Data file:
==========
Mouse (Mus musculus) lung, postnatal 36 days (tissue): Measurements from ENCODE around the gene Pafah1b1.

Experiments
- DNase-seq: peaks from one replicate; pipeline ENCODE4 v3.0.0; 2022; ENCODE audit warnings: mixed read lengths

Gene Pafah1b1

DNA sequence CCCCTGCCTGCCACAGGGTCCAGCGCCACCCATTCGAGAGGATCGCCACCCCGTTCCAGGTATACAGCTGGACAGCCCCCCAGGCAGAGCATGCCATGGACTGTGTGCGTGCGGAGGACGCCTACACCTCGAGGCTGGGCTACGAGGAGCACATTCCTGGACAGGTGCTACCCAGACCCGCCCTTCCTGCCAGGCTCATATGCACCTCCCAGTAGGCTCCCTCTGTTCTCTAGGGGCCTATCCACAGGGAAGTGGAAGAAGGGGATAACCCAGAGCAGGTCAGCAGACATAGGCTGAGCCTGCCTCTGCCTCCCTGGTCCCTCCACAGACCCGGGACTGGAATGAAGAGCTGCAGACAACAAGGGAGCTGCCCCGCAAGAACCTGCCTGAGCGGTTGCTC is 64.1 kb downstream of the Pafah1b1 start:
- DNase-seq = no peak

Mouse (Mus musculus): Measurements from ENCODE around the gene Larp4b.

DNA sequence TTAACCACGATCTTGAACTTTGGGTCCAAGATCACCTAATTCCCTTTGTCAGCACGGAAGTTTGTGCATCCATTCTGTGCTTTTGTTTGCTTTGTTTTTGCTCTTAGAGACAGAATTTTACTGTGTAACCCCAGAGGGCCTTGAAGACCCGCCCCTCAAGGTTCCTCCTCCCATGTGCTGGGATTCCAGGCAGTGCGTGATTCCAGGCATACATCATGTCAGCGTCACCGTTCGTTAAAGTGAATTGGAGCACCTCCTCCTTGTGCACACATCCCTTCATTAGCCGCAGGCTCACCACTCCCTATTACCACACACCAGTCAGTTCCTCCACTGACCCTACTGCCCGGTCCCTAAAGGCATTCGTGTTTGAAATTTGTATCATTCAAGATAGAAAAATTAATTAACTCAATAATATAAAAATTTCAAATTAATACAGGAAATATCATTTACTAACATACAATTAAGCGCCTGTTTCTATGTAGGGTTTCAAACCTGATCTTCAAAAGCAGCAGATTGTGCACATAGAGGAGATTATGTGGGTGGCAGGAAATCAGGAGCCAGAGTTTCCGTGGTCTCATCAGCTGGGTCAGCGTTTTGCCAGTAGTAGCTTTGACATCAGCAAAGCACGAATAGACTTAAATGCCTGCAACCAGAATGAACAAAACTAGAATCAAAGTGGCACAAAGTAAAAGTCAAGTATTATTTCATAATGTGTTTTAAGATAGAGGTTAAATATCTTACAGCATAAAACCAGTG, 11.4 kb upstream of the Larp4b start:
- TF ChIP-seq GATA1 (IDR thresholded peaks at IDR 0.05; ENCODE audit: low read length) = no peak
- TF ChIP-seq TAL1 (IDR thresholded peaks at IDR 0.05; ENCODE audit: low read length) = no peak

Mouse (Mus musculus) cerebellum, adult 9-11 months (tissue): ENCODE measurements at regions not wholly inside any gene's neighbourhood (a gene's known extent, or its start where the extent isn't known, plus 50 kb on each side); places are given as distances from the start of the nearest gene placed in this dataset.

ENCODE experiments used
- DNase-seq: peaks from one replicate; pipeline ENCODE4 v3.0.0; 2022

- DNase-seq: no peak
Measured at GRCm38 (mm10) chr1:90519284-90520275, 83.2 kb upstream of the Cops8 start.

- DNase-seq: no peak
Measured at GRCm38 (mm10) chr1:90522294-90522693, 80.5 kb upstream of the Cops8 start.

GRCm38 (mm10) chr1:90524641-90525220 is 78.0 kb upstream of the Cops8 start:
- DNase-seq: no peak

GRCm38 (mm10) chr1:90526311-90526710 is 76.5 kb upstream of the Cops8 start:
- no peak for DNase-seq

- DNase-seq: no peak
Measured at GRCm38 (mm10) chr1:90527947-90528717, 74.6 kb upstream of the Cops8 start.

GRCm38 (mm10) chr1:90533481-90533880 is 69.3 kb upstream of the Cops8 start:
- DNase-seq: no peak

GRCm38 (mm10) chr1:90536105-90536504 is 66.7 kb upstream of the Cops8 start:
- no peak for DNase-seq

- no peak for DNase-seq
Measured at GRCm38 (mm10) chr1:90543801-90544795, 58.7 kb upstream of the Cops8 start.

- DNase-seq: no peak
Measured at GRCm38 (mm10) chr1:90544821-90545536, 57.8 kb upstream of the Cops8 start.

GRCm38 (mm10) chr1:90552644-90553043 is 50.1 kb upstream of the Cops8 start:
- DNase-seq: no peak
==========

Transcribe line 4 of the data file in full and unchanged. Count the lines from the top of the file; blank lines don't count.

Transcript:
Gene Pafah1b1